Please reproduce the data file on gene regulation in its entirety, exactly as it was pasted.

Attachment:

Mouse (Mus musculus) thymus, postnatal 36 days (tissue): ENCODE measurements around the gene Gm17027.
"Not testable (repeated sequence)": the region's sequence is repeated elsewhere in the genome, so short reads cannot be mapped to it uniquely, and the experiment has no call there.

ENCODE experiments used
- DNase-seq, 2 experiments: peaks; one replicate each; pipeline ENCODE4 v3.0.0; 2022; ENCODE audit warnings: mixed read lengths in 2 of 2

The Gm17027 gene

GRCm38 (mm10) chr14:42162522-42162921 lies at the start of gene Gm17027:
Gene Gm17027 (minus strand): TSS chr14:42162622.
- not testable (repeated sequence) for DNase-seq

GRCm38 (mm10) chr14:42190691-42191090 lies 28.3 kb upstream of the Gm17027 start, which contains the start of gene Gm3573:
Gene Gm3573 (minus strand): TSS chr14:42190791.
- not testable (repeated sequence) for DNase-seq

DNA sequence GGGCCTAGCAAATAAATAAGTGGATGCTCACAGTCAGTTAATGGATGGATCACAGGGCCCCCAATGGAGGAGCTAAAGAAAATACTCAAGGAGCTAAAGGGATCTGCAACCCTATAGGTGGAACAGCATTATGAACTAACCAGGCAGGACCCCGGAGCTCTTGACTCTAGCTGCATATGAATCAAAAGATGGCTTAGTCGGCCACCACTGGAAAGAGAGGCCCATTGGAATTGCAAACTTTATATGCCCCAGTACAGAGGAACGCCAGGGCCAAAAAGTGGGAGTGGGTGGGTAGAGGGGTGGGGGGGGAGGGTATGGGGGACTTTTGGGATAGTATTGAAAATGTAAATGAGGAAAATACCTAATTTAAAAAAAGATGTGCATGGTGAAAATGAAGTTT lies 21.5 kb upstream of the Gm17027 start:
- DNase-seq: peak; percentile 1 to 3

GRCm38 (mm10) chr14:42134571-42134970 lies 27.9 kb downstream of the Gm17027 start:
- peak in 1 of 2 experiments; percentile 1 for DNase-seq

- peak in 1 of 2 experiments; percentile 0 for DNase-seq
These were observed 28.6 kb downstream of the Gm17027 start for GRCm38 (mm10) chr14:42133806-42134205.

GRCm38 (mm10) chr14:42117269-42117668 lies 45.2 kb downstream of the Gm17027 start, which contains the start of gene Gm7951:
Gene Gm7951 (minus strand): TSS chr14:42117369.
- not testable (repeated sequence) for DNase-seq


Mouse (Mus musculus) thymus, postnatal 36 days (tissue): ENCODE measurements around the gene Gm17027.
"Not testable (repeated sequence)": the region's sequence is repeated elsewhere in the genome, so short reads cannot be mapped to it uniquely, and the experiment has no call there.

ENCODE experiments used
- DNase-seq, 2 experiments: peaks; one replicate each; pipeline ENCODE4 v3.0.0; 2022; ENCODE audit warnings: mixed read lengths in 2 of 2

The Gm17027 gene

GRCm38 (mm10) chr14:42162522-42162921 lies at the start of gene Gm17027:
Gene Gm17027 (minus strand): TSS chr14:42162622.
- not testable (repeated sequence) for DNase-seq

GRCm38 (mm10) chr14:42190691-42191090 lies 28.3 kb upstream of the Gm17027 start, which contains the start of gene Gm3573:
Gene Gm3573 (minus strand): TSS chr14:42190791.
- not testable (repeated sequence) for DNase-seq

DNA sequence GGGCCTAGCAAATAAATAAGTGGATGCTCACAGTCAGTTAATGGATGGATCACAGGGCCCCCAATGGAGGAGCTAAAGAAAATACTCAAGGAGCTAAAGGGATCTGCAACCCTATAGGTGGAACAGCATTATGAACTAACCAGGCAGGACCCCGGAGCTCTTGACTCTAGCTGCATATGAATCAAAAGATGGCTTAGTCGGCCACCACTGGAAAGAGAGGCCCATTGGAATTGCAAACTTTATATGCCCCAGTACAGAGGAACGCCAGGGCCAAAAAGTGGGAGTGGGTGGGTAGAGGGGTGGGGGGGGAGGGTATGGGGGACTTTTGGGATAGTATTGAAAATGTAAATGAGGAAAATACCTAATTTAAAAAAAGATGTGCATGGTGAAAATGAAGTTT lies 21.5 kb upstream of the Gm17027 start:
- DNase-seq: peak; percentile 1 to 3

GRCm38 (mm10) chr14:42134571-42134970 lies 27.9 kb downstream of the Gm17027 start:
- peak in 1 of 2 experiments; percentile 1 for DNase-seq

- peak in 1 of 2 experiments; percentile 0 for DNase-seq
These were observed 28.6 kb downstream of the Gm17027 start for GRCm38 (mm10) chr14:42133806-42134205.

GRCm38 (mm10) chr14:42117269-42117668 lies 45.2 kb downstream of the Gm17027 start, which contains the start of gene Gm7951:
Gene Gm7951 (minus strand): TSS chr14:42117369.
- not testable (repeated sequence) for DNase-seq